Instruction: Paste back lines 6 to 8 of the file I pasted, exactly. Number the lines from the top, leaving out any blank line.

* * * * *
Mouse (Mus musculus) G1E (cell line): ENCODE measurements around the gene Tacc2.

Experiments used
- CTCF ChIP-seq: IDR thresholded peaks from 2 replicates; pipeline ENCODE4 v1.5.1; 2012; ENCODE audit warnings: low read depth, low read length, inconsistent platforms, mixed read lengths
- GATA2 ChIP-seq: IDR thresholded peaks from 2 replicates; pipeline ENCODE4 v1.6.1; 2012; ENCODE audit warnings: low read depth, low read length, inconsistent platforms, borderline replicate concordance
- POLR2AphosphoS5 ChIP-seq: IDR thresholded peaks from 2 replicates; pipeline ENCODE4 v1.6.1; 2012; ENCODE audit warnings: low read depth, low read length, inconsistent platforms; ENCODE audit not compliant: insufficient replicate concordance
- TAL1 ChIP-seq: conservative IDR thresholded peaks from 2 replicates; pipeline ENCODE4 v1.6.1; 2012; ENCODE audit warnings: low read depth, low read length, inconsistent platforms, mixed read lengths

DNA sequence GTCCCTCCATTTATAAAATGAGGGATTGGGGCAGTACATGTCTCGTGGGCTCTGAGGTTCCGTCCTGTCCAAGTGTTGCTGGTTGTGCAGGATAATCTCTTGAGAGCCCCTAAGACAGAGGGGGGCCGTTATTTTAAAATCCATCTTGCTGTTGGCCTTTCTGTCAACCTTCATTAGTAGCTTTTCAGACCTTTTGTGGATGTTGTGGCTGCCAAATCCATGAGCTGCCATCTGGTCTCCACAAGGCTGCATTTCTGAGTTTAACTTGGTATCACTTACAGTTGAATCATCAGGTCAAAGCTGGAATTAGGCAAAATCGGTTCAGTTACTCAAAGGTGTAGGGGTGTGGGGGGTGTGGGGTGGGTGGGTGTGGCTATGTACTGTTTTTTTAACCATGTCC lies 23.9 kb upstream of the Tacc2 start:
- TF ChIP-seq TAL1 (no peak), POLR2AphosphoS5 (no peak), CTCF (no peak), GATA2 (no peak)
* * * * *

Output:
- TAL1 ChIP-seq: conservative IDR thresholded peaks from 2 replicates; pipeline ENCODE4 v1.6.1; 2012; ENCODE audit warnings: low read depth, low read length, inconsistent platforms, mixed read lengths

DNA sequence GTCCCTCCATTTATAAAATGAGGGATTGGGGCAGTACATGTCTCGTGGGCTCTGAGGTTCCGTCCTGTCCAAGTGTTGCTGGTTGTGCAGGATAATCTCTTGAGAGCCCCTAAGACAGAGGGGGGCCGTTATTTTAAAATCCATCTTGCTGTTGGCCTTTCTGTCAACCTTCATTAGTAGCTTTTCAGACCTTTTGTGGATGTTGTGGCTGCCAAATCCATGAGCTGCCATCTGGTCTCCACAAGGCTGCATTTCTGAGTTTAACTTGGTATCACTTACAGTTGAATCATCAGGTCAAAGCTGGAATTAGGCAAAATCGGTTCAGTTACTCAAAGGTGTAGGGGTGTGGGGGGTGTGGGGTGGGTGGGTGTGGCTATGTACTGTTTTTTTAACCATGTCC lies 23.9 kb upstream of the Tacc2 start:
- TF ChIP-seq TAL1 (no peak), POLR2AphosphoS5 (no peak), CTCF (no peak), GATA2 (no peak)